March 24, 2007 by

Jean Kennedy Schmidt


Categories: Extraordinary People, Medicine, Military

Lt. Jean Kennedy Schmidt, an American nurse who was held prisoner for nearly three years during World War II, died on March 3 from complications of a fall. She was 88.
Born Imogene Kennedy in Philadelphia, Miss., Schmidt was raised on a farm with her seven siblings. In 1941, she earned a nursing degree from the University of Tennessee and enlisted in the U.S. Army Nursing Corps.
Schmidt was stationed in the Philippines with 98 Army and Navy nurses when Japan attacked Pearl Harbor on Dec. 7, 1941. The next day, the Japanese began bombing U.S. bases in the Philippines, including Schmidt’s. Although few of the nurses stationed with Schmidt had experience working in war conditions, they rallied together to build and operate impromptu field hospitals in the jungles of Bataan.
As the Japanese army advanced, the American nurses and other military personnel retreated to the Bataan Peninsula and then to Corregidor, a rocky island in Manila Bay. Amidst almost constant shelling, they set up a hospital in an underground maze of tunnels and cared for wounded civilians and soldiers.
A few of the nurses escaped Corregidor before it fell in May 1942, however Schmidt and 76 other nurses were taken prisoner. The women were sent to the Santo Tomas Internment Camp, where they lived in captivity for nearly three years. During their incarceration, they tended to the injured and diseased prisoners, even though they had no supplies, no medicines and no equipment. Food was also scarce. To stave off starvation and malnutrition, the nurses fried weeds, okra, flowers and roots in the cold cream that came in their Red Cross kits.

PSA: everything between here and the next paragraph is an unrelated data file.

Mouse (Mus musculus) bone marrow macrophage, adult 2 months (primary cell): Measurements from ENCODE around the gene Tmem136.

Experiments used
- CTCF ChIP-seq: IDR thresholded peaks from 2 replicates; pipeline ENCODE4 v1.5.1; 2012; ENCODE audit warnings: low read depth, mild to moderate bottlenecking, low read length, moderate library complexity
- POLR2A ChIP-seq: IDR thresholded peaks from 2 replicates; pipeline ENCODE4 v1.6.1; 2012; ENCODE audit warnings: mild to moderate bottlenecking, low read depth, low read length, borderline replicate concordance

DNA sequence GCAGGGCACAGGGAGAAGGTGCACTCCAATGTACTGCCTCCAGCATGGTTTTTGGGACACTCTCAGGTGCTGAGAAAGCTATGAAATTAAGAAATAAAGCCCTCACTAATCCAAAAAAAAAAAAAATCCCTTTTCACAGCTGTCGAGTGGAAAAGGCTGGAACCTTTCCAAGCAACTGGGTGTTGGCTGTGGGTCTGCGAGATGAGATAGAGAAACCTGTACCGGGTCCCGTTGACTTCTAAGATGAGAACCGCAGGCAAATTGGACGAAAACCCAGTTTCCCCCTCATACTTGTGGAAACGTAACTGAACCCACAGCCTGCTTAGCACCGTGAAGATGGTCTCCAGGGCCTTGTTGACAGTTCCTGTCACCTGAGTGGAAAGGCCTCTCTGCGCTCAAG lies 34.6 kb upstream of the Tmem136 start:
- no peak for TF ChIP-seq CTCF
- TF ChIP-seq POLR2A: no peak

Allied forces crashed through the gates of the prison camp in 1945 and liberated the American military nurses who the press dubbed “The Angels of Bataan and Corregidor.” For her courage and exemplary service, Schmidt received many honors, including the Bronze Star and the Philippine Liberation Ribbon.
Three months after her release, Jean married Richard Schmidt, a fellow POW held at the Santo Tomas camp. They settled in California and raised two children. Schmidt continued working as well, providing nursing services at Providence Hospital in Oakland, Mills Hospital in San Mateo and La Vina Hospital in Altadena. In her spare time, she volunteered with the Boy Scouts and the Girl Scouts, and attended “Angels of Bataan” reunions. Of the 77 “angels,” only three are still alive.

2 Responses to Jean Kennedy Schmidt

  1. Sandra Fritchie RN

    I am very humbled by the great sacrifices these nurses made during their life time.They made me very proud to be a nurse.
    I was previleged to hear the nurses speak at the National Operating room Convention several years ago.
    If hearing their stories, if you were not moved to many tears you must not have understtod all the truma and sacfrice the nurses and all the military had gone through.Much respect Sandra FRitchie RN

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